Posted by: Richard | June 18, 2009

Day 6: To Refuge D’Anterne (Alfred Wills)

June 16: Well, my feet hadn’t really recovered from the downhill of day 5, but I couldn’t stomach another day in Samoens (even though it is a beatiful old town).  So, with bandaids on we shuffled out of town.  Each step sent sharp pain up my legs to my spine.  This was likely a bad idea.

Today was supposed to be a short-day, and I thought that even in pain, I could do it.

I went very poorly today and I don’t have the best recollection of what we did.  We walked in terribly damp condition, first through a gorge and a damp forest, then back down.  We started making our way up (we had a gain of about 1,200m today) and I had to stop every 45 minutes to rest.  Lynn was doing great, and took the lead in route finding.

We finally got to the shoulder of Anterne, one hour from our refuge (and two hours behind schedule).  I was in the most tremendous pain, with a constant mantra of “My feet don’t hurt” at varying speeds (some quickly, then very slowly).  I was so sore, I was worried I wouldn’t be able to walk the next day and we’d be stuck in the high alpine.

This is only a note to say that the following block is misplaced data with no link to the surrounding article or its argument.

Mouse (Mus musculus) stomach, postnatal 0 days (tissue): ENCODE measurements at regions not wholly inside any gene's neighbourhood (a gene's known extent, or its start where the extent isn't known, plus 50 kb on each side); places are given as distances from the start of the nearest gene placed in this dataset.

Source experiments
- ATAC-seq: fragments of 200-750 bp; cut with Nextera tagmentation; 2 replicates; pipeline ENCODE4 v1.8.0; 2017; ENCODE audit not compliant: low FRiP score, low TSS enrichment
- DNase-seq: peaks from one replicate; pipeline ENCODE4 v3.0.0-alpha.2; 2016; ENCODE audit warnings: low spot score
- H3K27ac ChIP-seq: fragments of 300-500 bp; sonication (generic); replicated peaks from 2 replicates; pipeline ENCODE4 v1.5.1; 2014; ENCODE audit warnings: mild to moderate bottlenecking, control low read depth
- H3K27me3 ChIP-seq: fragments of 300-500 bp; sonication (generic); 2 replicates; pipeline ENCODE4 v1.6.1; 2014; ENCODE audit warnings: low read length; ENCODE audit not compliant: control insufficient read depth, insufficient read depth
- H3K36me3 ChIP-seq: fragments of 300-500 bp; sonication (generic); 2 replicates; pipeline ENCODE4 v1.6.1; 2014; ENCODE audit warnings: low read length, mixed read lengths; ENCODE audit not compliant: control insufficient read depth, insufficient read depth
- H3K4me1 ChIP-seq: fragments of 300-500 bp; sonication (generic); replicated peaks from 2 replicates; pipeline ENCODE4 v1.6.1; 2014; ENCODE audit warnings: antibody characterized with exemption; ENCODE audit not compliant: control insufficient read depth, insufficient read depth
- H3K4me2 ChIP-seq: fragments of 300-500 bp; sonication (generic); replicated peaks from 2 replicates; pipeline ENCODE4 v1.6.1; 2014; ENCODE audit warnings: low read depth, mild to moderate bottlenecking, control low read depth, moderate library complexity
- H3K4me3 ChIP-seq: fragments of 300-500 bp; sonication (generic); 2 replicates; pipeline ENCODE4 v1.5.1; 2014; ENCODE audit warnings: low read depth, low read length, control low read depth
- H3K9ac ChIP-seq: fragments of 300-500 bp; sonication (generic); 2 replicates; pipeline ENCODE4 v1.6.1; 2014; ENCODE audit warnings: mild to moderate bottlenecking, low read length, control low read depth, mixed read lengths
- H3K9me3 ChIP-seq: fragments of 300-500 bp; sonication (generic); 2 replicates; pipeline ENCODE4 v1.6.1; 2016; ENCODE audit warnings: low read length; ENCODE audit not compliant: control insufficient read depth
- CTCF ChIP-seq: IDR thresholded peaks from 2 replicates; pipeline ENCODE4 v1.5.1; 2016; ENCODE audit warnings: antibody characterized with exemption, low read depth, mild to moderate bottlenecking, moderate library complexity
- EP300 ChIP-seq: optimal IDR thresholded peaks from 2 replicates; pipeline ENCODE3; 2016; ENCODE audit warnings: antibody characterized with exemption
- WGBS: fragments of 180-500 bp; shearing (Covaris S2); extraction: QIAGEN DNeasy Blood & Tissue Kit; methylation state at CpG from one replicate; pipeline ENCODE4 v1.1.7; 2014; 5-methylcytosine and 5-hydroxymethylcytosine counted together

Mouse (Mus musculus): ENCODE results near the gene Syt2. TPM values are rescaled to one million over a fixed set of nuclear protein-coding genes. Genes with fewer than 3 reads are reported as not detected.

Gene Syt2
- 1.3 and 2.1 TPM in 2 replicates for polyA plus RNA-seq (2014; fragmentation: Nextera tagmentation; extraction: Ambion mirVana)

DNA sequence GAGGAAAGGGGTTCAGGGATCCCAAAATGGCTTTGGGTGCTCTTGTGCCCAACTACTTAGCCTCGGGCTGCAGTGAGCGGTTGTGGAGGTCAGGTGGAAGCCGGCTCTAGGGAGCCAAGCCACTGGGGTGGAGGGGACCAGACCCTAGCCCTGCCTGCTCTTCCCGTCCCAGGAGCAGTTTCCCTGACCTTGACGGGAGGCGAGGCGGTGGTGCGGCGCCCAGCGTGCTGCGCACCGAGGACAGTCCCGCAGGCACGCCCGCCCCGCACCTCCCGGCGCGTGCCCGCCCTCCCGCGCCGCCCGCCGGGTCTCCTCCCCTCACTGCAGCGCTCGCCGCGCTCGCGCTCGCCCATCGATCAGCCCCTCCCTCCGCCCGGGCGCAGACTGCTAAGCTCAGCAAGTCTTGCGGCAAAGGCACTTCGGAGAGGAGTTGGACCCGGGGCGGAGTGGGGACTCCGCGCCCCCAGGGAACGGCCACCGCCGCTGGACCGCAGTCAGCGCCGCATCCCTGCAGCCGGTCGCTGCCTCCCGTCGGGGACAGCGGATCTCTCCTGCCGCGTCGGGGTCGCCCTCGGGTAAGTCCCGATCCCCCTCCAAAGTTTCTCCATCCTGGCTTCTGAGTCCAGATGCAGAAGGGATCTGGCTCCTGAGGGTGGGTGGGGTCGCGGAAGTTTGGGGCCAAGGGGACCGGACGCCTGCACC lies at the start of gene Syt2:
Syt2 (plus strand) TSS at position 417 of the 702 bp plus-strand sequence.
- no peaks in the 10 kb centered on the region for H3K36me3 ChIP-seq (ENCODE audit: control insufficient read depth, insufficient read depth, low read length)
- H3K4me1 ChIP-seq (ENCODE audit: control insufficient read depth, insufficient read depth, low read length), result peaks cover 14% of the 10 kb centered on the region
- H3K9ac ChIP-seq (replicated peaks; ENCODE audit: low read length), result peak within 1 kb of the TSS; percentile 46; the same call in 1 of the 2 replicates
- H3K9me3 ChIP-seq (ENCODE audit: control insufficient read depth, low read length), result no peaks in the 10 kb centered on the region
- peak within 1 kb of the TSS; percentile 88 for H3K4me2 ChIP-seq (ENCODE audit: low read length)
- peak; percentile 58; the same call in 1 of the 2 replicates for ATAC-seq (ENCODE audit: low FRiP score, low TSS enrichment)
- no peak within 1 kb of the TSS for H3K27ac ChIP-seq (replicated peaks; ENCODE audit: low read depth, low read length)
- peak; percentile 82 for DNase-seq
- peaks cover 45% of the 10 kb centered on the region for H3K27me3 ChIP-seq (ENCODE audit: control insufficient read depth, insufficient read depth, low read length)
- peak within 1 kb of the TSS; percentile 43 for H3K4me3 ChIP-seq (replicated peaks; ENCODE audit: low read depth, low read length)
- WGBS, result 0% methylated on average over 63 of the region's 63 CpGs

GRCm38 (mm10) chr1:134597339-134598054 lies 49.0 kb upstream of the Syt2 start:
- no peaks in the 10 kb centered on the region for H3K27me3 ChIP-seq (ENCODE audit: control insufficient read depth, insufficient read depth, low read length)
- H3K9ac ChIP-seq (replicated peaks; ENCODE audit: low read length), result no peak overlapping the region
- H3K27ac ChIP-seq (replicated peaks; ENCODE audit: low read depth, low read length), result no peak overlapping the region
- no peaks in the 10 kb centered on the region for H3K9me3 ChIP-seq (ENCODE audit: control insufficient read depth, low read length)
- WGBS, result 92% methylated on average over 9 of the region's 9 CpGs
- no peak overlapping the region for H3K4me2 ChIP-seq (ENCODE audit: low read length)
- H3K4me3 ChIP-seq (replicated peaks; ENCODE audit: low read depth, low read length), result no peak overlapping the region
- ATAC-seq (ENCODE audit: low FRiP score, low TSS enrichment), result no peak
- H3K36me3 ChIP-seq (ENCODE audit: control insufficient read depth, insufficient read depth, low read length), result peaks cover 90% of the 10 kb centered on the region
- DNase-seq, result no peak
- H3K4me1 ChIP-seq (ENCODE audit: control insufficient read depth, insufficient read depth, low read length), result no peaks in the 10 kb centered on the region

Finally, we arrived at the refuge.  We were the only guests in a very very cool old shepherd’s barn.  5 different sleeping levels up through the rafters, but we took the bottom level.  The refuge had only opened a few days before, as this was an incredible year for snow melt, a regular year would have seen several feet of snow at the refuge where now there was none.

As the sibling of a medical doctor, I took the initiative to dose myself liberally with red wine to assist in foot recovery. Lynn’s feet (which didn’t look too good) assisted me as we downed 0.5L of red wine on empty stomachs.  A bit dizzy, we finally had a local specialty in cheese fondue for dinner.  This was rather unimpressive for us, and was very heavy on the stomach.  Many dinners are finished with cheese in France, and Lynn and I have been having vivid, disturbing dreams after all these cheesy meals.

After dinner, the guardian of the refuge (who was up by herself) offered us some homemade liquor’s (lovely) and we chatted.  Both Lynn and I thought it would be tough to be alone for so long up at a deserted refuge.  But it wouldn’t be for long.  By the middle of July, the lodge would be full with 50+ guests.

After dinner we quickly went to bed and slept soundly.

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